BALTIMORE (WJZ) — It’s officially flu season- and Marylanders are already seeing it spread.

11 cases have been confirmed since September 1, a majority of them subtyped as influenza A with a few classified as influenza B, the Maryland Department of Health said Tuesday.

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“11 cases is just the tip of the iceberg,” MinuteClinic Nurse Practioner Darcy McCartney said. “So we’re just getting started now. Once we start seeing seasonal influenza in the community, it starts to be contagious and we see very high numbers ramp up from here.”

Most of the cases have been Influenza A which can spread from animals to humans. There have also been a few cases of Influenza B which is only contagious among people.

This year’s vaccine protects against both. It does, however, take time to become effective.

Officials encouraged people 6 months and over to get vaccinated.

“We don’t know yet whether flu activity this early indicates a particularly bad season on the horizon,” said MDH Secretary Robert R. Neall. “Still, we can’t emphasize strongly enough – get your flu shot now. Don’t put it off. The vaccine is widely available at grocery stores, pharmacies and local health clinics, in addition to your doctor’s office.”

Who should get vaccinated? 

Although most influenza cases are mild and people recover usually with little to no complications, it can be serious for children younger than five years old, adults older than 65, pregnant women and those with compromised immune systems.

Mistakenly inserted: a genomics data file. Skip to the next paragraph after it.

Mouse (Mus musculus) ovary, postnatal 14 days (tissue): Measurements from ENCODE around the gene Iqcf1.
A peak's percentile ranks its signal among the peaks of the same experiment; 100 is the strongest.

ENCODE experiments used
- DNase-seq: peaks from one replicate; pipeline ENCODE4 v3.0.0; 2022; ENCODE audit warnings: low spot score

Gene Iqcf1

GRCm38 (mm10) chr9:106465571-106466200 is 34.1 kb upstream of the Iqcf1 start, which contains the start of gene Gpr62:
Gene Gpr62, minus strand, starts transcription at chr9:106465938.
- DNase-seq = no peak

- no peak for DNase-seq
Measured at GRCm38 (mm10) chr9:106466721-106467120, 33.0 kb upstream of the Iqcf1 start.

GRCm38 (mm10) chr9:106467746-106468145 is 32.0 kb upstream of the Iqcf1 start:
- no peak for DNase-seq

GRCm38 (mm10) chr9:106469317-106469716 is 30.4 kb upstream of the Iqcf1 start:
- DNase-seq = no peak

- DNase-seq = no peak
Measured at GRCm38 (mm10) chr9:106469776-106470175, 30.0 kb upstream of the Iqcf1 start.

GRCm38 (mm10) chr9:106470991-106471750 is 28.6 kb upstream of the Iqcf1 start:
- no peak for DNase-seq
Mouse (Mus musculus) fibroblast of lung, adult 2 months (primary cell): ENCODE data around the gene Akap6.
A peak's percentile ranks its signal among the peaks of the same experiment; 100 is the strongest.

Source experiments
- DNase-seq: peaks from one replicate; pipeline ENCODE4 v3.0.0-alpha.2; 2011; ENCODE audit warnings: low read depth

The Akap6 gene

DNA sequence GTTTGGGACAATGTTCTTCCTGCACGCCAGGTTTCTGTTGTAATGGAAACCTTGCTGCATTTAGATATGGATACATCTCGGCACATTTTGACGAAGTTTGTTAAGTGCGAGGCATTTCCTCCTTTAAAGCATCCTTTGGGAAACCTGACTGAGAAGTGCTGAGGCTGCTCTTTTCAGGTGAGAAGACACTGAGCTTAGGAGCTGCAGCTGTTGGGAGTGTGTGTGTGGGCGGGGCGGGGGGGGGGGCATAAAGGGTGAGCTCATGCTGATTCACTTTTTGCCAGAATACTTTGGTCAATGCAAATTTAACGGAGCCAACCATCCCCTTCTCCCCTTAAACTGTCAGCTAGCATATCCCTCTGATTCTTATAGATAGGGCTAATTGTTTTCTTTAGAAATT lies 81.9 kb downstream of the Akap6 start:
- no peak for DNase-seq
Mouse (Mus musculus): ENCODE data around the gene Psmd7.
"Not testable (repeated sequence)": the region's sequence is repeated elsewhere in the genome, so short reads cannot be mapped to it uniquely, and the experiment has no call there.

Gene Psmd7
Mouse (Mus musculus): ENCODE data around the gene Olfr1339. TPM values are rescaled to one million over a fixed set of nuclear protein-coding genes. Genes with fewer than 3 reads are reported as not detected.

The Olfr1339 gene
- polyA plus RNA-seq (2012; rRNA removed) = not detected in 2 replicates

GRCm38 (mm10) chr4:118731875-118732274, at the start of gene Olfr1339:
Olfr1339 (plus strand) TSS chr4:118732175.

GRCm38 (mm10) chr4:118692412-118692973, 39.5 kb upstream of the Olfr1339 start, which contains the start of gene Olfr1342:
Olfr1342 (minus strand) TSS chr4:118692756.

How many people were infected last year? Is this a big deal?

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Last during flu season, there were 3,274 influenza-associated hospitalizations and 82 influenza-associated deaths were reported to the MDH, including four deaths of people under 18.

The flu virus can spread through coughing or sneezing, as well as coming into contact with infected people or contaminated surfaces or objects.

Common symptoms include fever, body aches, fatigue, coughing and sore throat, usually showing up one to four days after someone is exposed.

“The best way to protect yourself and your family is to get a flu shot. Getting vaccinated every year is important because the strains change over time,” said Deputy Secretary for Public Health Fran Phillips. “Also, keep in mind that it takes about two weeks after being vaccinated before the body’s full immune response kicks in.”

What happens if I think I have the flu?

Call your health care provider to help manage symptoms and complications right away. The usual care includes getting plenty of rest and drinking fluids.

Don’t try to tough it out. MDH says to stay home from work or school to avoid spreading the flu, and covering your mouth and nose when you sneeze or cough.

They added to use alcohol-based hand sanitizers and wash your hands often.

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Stetson Miller